Sex Education Forum is regularly called on to comment on RSE in national media. Here are a few examples of recent media activity.
Observer - 4 April 2021
'Are single-sex schools the safe option after abuse scandal' by solution' by Andrew Anthony
" For Lucy Emmerson, director of the Sex Education Forum, the issue is not about the type of school, whether single sex or co-educational, private or state, but the general ethos, and how proactive the school is in “addressing gender and power”.
Evening Standard - 18 March 2021
'Plea for tolerance as school sex abuse site deluged with complaints'
"There is a once-in-a-lifetime opportunity to make relationships and sex education live up to the expectations we have of it, now that the subject is finally statutory. Part of that is about fostering respect and gender equality and supporting children to understand power in relationships. We can’t abandon children to look for answers from the internet and pornography.
All these issues can be discussed responsibly in relationships and sex education. Research shows that this changes behaviour and helps prevent harm, but studies show that teachers need rigorous training. We need to take parents on a journey too.”
Guardian - 20 March 2021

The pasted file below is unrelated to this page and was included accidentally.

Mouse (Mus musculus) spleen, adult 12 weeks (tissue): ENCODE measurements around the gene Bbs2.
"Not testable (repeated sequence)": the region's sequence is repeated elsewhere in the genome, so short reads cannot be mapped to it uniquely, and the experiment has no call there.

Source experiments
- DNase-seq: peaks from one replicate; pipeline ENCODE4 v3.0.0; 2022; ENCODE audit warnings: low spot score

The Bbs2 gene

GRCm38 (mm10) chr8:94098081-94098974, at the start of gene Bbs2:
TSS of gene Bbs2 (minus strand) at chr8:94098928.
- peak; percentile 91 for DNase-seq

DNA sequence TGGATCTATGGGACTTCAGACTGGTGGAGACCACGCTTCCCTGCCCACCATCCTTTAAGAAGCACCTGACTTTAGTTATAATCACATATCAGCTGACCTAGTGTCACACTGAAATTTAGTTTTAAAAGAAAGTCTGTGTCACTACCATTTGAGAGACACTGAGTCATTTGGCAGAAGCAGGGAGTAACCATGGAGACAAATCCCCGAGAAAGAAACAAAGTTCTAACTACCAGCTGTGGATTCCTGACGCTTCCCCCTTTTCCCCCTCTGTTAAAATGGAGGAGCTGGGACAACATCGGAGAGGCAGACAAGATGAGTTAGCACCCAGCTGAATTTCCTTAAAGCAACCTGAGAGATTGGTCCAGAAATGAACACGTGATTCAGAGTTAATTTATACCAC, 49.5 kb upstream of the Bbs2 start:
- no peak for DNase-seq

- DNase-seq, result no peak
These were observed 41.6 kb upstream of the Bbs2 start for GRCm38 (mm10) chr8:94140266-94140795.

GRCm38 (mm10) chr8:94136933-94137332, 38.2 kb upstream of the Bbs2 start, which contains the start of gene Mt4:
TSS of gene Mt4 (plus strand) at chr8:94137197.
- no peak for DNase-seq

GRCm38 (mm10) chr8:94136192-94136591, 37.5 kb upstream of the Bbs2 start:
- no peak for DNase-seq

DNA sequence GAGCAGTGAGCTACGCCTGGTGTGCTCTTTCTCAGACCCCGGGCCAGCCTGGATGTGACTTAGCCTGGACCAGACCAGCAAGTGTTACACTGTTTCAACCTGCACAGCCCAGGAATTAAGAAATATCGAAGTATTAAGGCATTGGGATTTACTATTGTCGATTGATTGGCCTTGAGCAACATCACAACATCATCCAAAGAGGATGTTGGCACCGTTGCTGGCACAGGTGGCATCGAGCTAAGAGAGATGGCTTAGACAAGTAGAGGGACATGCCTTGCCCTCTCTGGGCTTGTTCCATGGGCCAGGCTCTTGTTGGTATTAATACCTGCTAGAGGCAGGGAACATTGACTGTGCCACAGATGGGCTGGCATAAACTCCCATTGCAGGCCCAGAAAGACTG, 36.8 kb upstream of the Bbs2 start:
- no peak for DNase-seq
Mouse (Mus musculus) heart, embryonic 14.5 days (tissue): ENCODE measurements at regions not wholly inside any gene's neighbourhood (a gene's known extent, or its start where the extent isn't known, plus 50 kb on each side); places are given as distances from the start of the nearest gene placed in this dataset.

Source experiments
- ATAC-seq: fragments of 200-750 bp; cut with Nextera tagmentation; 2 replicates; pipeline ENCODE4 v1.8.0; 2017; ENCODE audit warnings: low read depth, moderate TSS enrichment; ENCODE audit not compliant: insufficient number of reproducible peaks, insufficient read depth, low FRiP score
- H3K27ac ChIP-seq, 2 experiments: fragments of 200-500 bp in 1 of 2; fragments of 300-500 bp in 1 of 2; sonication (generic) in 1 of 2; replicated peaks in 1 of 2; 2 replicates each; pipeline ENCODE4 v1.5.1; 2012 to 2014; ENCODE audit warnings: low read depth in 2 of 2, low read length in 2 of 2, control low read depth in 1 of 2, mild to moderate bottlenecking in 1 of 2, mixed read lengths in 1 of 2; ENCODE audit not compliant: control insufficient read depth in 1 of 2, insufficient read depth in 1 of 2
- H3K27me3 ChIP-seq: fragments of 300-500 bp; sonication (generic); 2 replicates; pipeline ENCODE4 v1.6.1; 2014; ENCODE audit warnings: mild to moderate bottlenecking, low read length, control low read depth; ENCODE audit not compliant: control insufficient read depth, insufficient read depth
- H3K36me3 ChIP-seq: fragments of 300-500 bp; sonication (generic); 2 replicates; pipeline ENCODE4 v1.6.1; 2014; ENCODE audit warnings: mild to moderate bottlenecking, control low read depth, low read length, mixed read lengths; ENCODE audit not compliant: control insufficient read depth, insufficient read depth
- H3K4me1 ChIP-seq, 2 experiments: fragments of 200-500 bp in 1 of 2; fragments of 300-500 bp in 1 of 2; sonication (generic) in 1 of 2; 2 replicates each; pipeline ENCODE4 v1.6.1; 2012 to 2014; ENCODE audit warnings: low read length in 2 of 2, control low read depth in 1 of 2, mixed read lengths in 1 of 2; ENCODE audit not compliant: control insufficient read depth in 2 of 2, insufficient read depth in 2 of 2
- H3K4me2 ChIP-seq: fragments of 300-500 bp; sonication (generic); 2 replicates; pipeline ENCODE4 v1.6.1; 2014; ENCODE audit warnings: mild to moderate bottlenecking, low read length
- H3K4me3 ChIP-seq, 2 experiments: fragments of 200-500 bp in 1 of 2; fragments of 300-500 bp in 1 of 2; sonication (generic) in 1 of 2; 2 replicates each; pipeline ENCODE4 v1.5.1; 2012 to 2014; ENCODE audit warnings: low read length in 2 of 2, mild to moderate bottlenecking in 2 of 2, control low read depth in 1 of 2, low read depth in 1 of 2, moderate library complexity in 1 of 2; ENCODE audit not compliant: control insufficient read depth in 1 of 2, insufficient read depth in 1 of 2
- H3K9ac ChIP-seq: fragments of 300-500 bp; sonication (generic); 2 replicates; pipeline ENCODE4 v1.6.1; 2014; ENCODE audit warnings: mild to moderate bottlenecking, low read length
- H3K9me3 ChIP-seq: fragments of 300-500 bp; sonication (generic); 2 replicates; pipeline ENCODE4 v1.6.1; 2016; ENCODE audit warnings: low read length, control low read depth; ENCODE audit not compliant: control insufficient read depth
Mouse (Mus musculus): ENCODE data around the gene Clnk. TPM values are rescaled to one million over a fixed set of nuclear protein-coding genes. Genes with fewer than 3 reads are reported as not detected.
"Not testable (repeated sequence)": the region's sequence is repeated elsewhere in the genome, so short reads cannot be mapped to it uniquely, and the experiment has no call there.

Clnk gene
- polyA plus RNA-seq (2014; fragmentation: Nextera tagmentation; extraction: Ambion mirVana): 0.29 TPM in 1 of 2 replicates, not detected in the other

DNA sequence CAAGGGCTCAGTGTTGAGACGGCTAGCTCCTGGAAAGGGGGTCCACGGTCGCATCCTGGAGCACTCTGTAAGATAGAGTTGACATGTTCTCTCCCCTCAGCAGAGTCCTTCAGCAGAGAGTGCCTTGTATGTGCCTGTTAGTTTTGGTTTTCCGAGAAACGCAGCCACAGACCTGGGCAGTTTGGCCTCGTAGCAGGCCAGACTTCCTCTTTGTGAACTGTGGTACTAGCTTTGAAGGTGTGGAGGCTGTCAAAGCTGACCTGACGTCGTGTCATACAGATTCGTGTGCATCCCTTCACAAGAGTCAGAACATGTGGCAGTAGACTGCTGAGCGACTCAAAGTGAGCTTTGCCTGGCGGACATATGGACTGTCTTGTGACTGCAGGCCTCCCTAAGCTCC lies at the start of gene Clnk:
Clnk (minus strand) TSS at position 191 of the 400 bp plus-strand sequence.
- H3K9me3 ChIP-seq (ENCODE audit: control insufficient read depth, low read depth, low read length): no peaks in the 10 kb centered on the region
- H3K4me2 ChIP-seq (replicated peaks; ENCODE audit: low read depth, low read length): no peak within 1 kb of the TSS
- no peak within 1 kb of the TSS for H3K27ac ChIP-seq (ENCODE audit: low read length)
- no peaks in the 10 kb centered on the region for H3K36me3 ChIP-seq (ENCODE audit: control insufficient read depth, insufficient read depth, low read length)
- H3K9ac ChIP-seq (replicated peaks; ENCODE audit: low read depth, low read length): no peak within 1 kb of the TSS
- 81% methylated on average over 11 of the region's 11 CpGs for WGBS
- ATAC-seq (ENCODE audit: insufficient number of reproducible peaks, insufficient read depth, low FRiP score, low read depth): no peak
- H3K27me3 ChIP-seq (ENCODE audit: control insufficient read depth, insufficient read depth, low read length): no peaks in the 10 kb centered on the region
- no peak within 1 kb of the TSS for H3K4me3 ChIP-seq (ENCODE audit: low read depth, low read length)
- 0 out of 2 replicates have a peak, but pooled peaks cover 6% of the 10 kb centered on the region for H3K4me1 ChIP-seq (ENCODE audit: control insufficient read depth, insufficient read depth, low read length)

'How to teach young people about sex and relationships - by the experts' - Alexandra Topping
It’s not about ‘the chat’ Lucy Emmerson, the director of the Sex Education Forum , says the idea of “the chat” – perhaps about periods for girls, and safe sex for boys – is unhelpful. She instead encourages parents to talk about sex and relationships little and often. This could be by using distancing techniques, such as picture books with younger children or talking about storylines in dramas, billboards or advertising with older children.
Don’t ignore gender inequality “Gender and power dynamics needs to be a thread throughout the relationships and sex education,” says Emmerson, who suggests looking at – and challenging – stereotypes in the media about masculinity and femininity. Research shows that female carers talk more with girls about relationships, sex and growing up, she says. “Boys are missing out on conversations with adults because parents are more reluctant to have those conversations with boys. But, you know, arguably they need it even more. The burden of information and responsibility can’t just be put on the girls to manage all of this.”
BBC Radio 4 Today programme - 20 March 2021
BBC Sounds Piece starts at 1hr 50mins 3sec.